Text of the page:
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See detailLa socialisation professionnelle des facilitateurs de l’ONEm : un processus situé au cœur des interactions avec les demandeurs d’emploi
Beuker, Laura ULiege

Conference (2017, July 04)

Les facilitateurs sont des agents qui travaillent à l’Office National de l’Emploi, organisme responsable de l’assurance chômage en Belgique. Ils sont chargés de procéder au contrôle de la suffisance et du ... [more ▼]

Les facilitateurs sont des agents qui travaillent à l’Office National de l’Emploi, organisme responsable de l’assurance chômage en Belgique. Ils sont chargés de procéder au contrôle de la suffisance et du caractère « actif » de la recherche d’emploi des chômeurs lors d’entretiens individuels. Au cours de ceux-ci, c’est l’indemnisation (les allocations de chômage) qui est en jeu. Pour effectuer ces évaluations, les agents prennent appui sur la réglementation chômage, mais pas seulement. À partir d’observations micro-sociologiques réalisées dans trois bureaux de chômage (BC1, BC2 et BC3), nous montrerons que les facilitateurs font régulièrement face à des cas de conscience et que, pour résoudre ces derniers, ils mobilisent des éléments qui ne se cantonnent pas à la réglementation chômage ou à leur formation initiale. Leur socialisation professionnelle ne se résume ainsi pas à la mise en œuvre d’enseignements préalables, elle se construit dans le cœur même des interactions avec les demandeurs d’emploi, c’est-à-dire dans le travail. [less ▲]

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See detailComparative Proteomics Analysis Provides New Candidates for Zinc Homeostasis Regulation in Arabidopsis
Amini, Sahand ULiege; Arsova, Borjana ULiege; Scheepers, Maxime ULiege et al

Poster (2017, July 03)

Zinc (Zn) is an essential micronutrient for plants and around two billion people are depending on grains and legumes as their main Zn source. On the other hand, this transition metal is toxic for plants ... [more ▼]

Zinc (Zn) is an essential micronutrient for plants and around two billion people are depending on grains and legumes as their main Zn source. On the other hand, this transition metal is toxic for plants at high concentrations in soils. This calls for a better unravelling of Zn homeostasis regulation mechanisms, including sensing and signaling in plants. In order to fulfill this aim, we are testing for novel proteins involved in Zn homeostasis in the model plant Arabidopsis thaliana. First, quantitative proteomics was performed on root and shoot samples obtained upon Zn starvation and re-supply in different spatio-temporal conditions. Inductively coupled plasma atomic emission spectroscopy (ICP-AES) analysis was also performed for those treatments to measure the Zn concentration in tissues. It showed very rapid Zn uptake in root upon re-supply. Moreover, quantitative expression studies of known players of Zn homeostasis confirmed our large-scale proteomic results, although for a few genes lack of correlation between transcript and protein regulation was observed. Using clustering, statistical and gene ontology analyses, we selected candidate genes for further studies. Among more than 5000 detected proteins in roots by shotgun proteomics, 75 genes were selected for targeted analyses. In general, our results show that comparative proteomics study can be useful to reveal new players in the Zn regulatory network in plants, which can lead to new Zn biofortification and phytoremediation strategies. [less ▲]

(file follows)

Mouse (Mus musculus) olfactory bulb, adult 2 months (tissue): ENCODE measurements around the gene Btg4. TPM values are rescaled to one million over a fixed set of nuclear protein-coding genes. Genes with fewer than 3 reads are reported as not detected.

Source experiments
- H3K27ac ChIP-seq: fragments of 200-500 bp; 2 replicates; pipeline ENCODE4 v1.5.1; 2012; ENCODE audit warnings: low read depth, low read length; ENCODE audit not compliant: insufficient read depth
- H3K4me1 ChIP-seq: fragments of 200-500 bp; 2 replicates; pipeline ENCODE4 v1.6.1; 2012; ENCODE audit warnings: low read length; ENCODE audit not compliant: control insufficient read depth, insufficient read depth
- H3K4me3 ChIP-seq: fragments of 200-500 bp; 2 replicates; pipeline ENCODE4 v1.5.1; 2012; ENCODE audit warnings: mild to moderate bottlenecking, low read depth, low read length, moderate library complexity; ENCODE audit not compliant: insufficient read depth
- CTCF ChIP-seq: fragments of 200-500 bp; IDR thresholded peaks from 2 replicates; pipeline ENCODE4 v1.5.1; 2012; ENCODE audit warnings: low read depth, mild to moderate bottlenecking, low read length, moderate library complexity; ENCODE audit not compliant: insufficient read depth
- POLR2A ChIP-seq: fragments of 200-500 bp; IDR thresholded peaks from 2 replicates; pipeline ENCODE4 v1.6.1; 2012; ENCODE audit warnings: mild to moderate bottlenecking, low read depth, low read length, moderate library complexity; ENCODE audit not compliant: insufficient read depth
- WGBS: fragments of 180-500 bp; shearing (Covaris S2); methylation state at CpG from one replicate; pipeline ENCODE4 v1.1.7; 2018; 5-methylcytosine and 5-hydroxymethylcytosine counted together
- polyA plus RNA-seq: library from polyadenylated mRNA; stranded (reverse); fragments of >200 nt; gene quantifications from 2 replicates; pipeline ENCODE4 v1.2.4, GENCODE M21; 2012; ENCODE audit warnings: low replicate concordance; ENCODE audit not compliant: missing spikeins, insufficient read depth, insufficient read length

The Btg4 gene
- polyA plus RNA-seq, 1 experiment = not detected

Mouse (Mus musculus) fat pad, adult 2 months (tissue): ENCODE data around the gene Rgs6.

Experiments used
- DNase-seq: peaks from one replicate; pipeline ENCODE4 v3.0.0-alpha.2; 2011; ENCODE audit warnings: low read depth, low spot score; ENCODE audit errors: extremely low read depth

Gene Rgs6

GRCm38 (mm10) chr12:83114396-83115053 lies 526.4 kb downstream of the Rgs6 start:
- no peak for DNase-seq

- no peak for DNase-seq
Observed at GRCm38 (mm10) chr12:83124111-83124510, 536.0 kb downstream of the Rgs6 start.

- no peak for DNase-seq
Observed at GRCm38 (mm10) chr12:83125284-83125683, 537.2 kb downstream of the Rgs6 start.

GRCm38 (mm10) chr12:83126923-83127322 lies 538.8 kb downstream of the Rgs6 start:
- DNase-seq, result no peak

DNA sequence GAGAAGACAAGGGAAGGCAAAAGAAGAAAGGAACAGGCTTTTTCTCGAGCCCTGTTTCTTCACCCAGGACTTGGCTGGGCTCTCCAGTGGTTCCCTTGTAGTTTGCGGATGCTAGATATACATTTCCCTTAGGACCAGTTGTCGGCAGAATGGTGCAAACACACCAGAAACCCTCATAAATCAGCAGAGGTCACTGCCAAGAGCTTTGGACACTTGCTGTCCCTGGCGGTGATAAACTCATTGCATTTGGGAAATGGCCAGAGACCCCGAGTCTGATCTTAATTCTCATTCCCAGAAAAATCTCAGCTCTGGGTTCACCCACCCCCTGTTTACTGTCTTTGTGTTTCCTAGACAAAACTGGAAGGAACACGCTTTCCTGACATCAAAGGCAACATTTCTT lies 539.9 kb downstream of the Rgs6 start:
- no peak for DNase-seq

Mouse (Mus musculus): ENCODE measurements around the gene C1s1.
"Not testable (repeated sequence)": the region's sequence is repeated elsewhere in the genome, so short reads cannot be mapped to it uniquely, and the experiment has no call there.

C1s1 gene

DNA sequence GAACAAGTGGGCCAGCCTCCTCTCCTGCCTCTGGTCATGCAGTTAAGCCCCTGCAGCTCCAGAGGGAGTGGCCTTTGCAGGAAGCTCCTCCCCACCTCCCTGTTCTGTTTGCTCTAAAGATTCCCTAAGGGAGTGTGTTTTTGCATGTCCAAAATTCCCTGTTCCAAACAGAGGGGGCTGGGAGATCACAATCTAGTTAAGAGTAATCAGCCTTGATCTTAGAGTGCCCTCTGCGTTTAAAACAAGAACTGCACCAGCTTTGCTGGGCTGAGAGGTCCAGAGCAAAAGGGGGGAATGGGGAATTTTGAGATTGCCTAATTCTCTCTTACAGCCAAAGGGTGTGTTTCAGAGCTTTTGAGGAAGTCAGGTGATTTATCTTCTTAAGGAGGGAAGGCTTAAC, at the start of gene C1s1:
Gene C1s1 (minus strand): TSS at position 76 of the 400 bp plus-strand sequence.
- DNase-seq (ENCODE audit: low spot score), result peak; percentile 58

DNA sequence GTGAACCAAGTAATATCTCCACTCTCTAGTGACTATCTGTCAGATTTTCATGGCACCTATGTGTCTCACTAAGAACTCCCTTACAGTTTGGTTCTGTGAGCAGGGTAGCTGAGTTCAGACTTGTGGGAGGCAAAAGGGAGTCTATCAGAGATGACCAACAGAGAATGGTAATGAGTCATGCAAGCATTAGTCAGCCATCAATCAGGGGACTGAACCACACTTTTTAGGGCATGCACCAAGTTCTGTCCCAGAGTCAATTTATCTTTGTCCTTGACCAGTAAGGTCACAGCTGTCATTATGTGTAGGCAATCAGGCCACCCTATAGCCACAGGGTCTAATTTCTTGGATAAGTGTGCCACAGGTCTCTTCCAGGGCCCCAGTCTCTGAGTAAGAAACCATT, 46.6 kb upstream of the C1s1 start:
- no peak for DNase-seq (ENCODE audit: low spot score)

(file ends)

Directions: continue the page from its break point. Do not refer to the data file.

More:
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See detailBenchmarking the Environmental Impact of Green and Traditional Masonry Wall Constructions
Gauvreau-Lemelin, Corinne; Attia, Shady ULiege

in Brotas, Luisa; Roaf, Susan; Fergus, Nicol (Eds.) Passive low energy architecture design to thrive (2017, July 03)

In Belgium, the most common approach for nearly Zero Energy Buildings is to comply with the locally modified version of the German Passive House (PH) Standard that requires a very low conductivity of ... [more ▼]

In Belgium, the most common approach for nearly Zero Energy Buildings is to comply with the locally modified version of the German Passive House (PH) Standard that requires a very low conductivity of exterior walls. The conventional PH brick constructions are dominated by building materials with high environmental impact including concrete blocks, firebrick and petrochemical insulation materials that produce a great amount of greenhouse gases (GHG). Moreover, there are very few studies that assessed the holistic environmental impact of conventional wall compositions against ecological wall compositions. Therefore, this research compares a traditional Belgian representative wall against a hemp block wall, according to the PH standard. The environmental impact of each wall is quantified through a life cycle assessment. The final results indicate that the hemp wall reinforced with a wood skeleton has a much lower impact on the environment: up to 60% reduction on total primary energy, 72% on climate changes, 93% on eutrophication, 61 % on ozone layer depletion and 74% on acidification. Future work may refine the assessment process. The study provides novel and significant findings that can inform building owners, architects and contractors and encourage them to choose environmentally friendly masonry wall compositions. [less ▲]